Newscasts

PNS Daily Newscast - July 17, 2019 


The House votes to condemn President Trump’s attacks on women of color in Congress as racist. Also on our Wednesday rundown: A new report forecasts big losses for some states if the ACA is repealed. And a corporate call to flex muscle to close the gender pay gap.

Daily Newscasts

Chesapeake Bay More Polluted for First Time in Decade

Chesapeake Bay is in danger of increased pollution from rivers and streams. (mcfisher/Pixabay)
Chesapeake Bay is in danger of increased pollution from rivers and streams. (mcfisher/Pixabay)
January 8, 2019

HARRISBURG, Pa. — Chesapeake Bay became more polluted last year for the first time in a decade according to a new report from the Chesapeake Bay Foundation - and a majority of the pollution came from Pennsylvania.

The foundation's "State of the Bay Report" said extreme weather from climate change - including record rainfall in the summer - caused large amounts of dirty water to flow into the bay. In particular, increased pollution from farms and city streets drained into rivers and streams, especially the Susquehanna River.

According to Harry Campbell, Pennsylvania executive director for the foundation, more than half the state of Pennsylvania is part of the Chesapeake Bay watershed.

"It's all about Pennsylvania's rivers and streams and the lands that drain into them,” Campbell said. “And if we were to sustainably and successfully address this issue, we have to start at that source."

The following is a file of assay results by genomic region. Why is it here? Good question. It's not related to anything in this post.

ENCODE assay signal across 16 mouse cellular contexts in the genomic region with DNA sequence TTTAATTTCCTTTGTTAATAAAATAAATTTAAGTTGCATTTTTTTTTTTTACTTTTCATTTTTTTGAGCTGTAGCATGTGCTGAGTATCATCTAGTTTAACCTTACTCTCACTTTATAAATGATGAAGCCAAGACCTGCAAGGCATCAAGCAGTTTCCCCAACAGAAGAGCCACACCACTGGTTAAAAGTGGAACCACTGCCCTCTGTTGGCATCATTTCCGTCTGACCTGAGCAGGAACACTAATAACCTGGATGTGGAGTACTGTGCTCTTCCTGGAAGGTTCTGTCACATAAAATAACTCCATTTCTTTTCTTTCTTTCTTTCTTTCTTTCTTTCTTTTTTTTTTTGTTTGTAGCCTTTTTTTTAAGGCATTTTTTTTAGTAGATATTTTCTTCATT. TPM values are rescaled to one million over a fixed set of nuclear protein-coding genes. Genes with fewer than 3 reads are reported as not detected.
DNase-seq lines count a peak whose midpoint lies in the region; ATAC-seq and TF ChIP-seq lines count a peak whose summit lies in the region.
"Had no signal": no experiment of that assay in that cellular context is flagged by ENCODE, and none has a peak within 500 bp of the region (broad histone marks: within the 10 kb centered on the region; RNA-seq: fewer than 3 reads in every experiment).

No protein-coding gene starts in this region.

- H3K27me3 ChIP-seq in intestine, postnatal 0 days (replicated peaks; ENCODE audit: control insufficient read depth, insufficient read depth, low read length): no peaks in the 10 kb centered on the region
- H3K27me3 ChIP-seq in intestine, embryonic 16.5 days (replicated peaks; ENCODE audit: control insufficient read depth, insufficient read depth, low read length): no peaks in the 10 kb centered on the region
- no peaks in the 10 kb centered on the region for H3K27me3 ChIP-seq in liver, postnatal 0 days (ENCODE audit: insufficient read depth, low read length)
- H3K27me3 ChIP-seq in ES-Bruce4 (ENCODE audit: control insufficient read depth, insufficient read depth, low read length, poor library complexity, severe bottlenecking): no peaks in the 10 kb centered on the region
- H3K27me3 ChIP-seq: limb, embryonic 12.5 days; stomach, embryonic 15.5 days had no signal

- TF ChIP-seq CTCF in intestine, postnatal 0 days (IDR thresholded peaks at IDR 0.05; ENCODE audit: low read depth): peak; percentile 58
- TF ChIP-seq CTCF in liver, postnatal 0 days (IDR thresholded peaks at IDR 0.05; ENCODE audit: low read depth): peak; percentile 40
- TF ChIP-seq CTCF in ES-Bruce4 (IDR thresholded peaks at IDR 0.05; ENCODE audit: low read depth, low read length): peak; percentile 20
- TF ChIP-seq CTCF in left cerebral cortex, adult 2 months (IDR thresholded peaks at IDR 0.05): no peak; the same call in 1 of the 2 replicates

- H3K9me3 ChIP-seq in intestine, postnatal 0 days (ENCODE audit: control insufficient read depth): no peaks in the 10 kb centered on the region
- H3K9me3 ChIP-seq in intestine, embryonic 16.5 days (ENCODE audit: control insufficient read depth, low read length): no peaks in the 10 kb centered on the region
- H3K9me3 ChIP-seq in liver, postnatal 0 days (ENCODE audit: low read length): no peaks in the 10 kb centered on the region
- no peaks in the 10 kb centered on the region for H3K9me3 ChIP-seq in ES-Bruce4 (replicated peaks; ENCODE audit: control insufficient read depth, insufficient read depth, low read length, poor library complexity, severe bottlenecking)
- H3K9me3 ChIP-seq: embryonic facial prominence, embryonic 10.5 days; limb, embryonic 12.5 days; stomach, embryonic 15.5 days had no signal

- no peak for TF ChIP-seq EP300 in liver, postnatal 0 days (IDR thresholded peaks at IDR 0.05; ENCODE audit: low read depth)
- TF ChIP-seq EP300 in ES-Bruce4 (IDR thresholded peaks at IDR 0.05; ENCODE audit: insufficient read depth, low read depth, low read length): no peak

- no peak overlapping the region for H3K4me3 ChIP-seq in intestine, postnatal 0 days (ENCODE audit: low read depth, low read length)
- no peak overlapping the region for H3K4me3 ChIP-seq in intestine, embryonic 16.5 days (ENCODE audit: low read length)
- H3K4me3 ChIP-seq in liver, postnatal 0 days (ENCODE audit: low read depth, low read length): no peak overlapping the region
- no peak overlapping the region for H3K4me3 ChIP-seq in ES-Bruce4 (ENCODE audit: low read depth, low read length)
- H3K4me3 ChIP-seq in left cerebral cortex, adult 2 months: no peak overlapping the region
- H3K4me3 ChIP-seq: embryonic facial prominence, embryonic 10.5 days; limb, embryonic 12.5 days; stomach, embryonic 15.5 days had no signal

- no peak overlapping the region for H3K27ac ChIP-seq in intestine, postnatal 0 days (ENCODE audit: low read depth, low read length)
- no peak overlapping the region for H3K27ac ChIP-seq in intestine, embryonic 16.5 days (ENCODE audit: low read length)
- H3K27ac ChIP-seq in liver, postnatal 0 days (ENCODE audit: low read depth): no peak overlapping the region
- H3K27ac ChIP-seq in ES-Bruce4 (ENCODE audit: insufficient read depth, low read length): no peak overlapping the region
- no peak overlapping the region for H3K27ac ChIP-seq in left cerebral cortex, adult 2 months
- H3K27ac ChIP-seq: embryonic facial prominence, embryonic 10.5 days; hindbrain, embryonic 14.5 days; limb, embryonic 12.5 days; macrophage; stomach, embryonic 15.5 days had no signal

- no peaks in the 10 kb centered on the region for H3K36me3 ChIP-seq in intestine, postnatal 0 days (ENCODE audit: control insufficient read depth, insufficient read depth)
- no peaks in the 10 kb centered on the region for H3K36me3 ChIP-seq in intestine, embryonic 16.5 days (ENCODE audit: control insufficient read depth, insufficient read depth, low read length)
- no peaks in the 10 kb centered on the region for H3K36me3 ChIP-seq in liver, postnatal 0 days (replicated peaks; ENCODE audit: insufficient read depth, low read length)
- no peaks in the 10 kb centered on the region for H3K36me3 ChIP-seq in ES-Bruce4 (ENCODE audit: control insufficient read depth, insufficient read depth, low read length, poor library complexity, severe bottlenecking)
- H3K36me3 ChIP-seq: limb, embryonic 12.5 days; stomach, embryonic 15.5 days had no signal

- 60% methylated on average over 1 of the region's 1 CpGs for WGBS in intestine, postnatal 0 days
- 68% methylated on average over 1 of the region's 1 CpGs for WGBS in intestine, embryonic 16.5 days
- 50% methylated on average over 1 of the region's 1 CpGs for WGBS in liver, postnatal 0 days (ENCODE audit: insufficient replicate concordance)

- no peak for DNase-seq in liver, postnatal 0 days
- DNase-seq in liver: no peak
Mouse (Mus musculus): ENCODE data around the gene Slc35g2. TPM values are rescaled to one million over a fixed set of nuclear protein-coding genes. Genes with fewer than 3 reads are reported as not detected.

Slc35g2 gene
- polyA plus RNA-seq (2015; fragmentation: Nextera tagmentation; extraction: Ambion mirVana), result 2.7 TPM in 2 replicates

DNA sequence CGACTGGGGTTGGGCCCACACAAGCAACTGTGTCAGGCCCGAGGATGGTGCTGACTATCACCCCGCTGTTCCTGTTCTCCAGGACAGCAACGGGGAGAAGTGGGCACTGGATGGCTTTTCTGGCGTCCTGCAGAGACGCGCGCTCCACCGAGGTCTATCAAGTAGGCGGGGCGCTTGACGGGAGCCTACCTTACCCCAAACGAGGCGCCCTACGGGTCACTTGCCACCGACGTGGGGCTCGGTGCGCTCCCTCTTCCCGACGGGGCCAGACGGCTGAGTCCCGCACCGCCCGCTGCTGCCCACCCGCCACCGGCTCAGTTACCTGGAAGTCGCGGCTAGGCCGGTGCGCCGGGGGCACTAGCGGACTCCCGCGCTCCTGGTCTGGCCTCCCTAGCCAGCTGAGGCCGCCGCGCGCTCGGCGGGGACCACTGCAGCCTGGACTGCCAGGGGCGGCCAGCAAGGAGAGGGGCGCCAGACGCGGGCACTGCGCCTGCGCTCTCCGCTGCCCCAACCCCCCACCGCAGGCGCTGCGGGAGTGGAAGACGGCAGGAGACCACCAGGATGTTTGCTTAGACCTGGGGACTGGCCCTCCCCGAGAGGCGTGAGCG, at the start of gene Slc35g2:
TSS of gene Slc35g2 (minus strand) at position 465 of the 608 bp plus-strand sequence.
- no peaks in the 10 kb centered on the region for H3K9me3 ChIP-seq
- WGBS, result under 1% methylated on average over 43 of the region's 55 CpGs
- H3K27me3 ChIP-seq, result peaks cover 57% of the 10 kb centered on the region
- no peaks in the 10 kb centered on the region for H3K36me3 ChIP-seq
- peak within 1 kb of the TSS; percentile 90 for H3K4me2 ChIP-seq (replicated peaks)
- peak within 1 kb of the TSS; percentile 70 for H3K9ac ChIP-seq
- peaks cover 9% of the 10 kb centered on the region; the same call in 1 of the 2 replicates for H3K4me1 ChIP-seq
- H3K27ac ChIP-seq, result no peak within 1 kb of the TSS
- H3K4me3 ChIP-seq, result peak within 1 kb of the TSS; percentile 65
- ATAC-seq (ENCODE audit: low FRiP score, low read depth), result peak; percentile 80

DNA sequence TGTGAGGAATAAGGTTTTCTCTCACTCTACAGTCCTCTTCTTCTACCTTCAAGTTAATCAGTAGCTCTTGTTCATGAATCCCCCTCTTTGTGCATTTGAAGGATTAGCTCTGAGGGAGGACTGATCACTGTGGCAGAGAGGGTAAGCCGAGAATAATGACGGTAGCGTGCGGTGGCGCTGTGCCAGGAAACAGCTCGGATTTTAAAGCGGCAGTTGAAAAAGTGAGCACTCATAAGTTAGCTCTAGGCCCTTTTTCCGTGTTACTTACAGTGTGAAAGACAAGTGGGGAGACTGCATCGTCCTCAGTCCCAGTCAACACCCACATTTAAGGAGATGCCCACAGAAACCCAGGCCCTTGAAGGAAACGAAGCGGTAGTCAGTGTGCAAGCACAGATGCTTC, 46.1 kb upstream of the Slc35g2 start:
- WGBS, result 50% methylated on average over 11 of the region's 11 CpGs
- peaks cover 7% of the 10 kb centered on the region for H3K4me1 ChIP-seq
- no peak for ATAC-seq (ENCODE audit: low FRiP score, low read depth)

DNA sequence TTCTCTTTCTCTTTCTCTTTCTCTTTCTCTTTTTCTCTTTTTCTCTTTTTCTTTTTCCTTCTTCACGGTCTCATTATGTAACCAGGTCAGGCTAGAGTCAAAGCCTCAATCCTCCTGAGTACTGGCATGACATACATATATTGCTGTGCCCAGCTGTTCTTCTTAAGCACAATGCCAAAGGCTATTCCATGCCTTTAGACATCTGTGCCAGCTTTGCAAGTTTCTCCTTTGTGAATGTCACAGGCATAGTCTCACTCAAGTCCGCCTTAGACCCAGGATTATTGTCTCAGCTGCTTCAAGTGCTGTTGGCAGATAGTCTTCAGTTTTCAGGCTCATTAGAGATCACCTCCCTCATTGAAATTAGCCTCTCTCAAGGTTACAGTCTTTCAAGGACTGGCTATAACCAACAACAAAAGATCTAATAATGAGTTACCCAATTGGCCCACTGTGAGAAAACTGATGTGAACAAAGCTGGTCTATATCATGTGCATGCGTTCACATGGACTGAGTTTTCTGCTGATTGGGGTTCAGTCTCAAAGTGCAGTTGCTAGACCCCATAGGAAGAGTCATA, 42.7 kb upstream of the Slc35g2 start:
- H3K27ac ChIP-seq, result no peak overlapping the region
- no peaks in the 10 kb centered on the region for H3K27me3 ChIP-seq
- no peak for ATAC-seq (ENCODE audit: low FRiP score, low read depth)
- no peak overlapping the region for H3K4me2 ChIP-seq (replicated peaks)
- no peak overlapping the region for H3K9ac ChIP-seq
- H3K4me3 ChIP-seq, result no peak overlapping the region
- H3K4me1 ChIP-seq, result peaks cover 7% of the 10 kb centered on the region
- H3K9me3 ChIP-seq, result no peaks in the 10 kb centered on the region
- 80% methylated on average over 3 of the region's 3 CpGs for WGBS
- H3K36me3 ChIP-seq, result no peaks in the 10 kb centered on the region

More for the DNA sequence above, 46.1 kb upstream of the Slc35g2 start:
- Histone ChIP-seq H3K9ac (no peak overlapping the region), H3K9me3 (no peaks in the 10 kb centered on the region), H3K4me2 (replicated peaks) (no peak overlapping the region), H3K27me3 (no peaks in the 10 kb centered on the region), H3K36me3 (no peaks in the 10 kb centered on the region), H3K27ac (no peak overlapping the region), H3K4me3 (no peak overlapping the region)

Campbell recommends cost-effective, green solutions such as planting more trees along city streets, rivers and streams. This would help absorb nitrogen and other pollutants from the air and runoff from the land. According to the state Department of Environmental Protection, Pennsylvania has 19,000 miles of polluted rivers and streams.

Campbell also advocated helping farmers so that less debris and pollutants from agricultural areas enter bodies of water. He said helping farmers adapt will likely cost the state resources beyond what is available in the farm bill.

"There is a need for additional logistical, technical and financial assistance to help get the plans that are necessary to keep soils and nutrients on the land instead of in the water,” he said.

Chesapeake Bay Foundation President William Baker applauded the Keystone State's efforts to improve the watershed.

"The Commonwealth is actually developing a good science-based plan as to how to move forward,” Baker said. “But there is simply no evidence that they have the political will to fund it."

Baker had some pointed words for the president.

"The Trump administration's anti-environmental policies must be stopped,” he said.

He urged the public to oppose the administration's denial of climate change and efforts to roll back environmental protections.

The foundation's State of the Bay Report is available at cbf.org.

Laura Rosbrow-Telem, Public News Service - PA